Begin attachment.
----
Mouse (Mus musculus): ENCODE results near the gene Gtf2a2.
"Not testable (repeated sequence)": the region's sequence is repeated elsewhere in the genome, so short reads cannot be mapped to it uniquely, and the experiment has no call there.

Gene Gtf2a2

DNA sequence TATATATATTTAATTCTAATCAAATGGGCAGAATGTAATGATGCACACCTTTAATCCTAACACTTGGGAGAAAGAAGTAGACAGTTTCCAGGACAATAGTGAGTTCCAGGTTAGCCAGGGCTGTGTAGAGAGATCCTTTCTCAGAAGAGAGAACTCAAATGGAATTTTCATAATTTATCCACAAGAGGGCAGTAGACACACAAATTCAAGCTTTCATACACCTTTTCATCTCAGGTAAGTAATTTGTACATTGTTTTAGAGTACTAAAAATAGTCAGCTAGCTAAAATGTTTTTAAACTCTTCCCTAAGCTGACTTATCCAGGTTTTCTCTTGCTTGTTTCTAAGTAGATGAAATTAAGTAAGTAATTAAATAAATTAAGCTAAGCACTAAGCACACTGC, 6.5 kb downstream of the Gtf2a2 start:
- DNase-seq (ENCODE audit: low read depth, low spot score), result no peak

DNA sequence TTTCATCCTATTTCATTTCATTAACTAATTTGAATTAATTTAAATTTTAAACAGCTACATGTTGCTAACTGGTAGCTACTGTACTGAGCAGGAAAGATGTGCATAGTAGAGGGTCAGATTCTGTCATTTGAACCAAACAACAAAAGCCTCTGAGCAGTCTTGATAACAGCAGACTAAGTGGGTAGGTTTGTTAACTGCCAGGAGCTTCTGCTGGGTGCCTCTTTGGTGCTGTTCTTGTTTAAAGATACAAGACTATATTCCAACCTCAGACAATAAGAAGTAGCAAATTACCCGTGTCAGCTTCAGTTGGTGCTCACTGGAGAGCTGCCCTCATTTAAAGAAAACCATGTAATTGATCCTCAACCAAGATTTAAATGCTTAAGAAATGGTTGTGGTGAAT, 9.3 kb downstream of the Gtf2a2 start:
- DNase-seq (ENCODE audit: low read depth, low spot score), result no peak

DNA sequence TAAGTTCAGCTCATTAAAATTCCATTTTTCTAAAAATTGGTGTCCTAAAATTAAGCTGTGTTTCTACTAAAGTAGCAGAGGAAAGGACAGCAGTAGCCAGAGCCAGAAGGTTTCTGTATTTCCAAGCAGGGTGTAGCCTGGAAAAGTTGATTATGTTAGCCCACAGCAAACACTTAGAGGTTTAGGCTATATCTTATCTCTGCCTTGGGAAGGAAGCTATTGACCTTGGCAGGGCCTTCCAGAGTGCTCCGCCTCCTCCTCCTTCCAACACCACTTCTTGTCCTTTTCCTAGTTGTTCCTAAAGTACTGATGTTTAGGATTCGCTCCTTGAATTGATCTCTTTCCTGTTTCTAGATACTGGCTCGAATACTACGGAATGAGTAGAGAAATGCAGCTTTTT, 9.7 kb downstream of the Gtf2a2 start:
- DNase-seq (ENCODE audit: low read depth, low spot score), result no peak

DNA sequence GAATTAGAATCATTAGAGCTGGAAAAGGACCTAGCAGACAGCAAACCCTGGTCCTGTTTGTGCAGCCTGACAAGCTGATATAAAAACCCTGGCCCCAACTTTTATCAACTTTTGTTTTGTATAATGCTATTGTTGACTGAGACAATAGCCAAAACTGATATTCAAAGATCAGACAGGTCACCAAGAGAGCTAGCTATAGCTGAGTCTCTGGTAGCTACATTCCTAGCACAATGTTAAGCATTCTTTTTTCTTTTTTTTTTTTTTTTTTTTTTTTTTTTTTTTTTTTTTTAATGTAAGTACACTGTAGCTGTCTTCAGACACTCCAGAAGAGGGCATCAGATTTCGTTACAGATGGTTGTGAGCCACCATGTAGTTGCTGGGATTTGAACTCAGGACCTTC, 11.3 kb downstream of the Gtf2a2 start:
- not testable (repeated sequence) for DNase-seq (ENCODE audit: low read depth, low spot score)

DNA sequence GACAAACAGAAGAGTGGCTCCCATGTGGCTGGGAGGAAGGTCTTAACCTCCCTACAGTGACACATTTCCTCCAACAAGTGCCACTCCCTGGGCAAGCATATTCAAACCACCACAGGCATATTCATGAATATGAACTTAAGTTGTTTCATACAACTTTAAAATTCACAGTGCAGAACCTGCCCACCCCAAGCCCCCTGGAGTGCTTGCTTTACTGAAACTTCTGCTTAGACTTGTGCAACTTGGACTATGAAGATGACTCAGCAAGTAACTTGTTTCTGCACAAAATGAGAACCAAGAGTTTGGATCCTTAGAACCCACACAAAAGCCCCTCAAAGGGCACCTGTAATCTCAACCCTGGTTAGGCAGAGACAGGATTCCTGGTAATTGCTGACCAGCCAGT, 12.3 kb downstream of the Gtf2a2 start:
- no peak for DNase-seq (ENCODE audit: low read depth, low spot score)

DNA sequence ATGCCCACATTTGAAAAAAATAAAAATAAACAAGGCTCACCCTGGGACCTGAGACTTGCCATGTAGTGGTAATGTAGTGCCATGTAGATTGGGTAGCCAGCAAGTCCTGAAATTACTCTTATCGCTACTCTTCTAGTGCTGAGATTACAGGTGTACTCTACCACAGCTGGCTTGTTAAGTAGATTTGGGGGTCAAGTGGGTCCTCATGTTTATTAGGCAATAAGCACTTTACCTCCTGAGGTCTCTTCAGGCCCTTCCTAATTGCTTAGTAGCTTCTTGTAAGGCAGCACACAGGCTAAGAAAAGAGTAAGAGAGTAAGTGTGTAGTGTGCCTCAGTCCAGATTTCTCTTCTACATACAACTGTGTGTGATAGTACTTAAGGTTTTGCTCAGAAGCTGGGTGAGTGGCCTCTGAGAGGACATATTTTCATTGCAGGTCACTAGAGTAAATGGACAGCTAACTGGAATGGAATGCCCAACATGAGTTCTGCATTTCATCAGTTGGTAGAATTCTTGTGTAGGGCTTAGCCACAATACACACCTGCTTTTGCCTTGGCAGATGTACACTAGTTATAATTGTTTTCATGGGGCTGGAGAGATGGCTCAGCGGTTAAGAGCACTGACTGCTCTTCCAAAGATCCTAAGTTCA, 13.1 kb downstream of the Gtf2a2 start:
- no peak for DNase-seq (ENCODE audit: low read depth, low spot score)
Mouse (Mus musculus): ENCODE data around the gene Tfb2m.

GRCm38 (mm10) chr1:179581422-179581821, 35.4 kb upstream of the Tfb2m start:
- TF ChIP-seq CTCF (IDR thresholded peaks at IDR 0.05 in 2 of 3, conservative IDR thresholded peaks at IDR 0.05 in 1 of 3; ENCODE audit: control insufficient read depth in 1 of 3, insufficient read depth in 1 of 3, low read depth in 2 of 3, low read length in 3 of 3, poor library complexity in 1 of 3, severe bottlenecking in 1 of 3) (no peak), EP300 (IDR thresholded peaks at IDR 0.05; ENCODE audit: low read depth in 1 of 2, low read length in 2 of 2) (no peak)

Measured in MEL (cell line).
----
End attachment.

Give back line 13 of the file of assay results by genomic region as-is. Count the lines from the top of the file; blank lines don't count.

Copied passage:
- no peak for DNase-seq (ENCODE audit: low read depth, low spot score)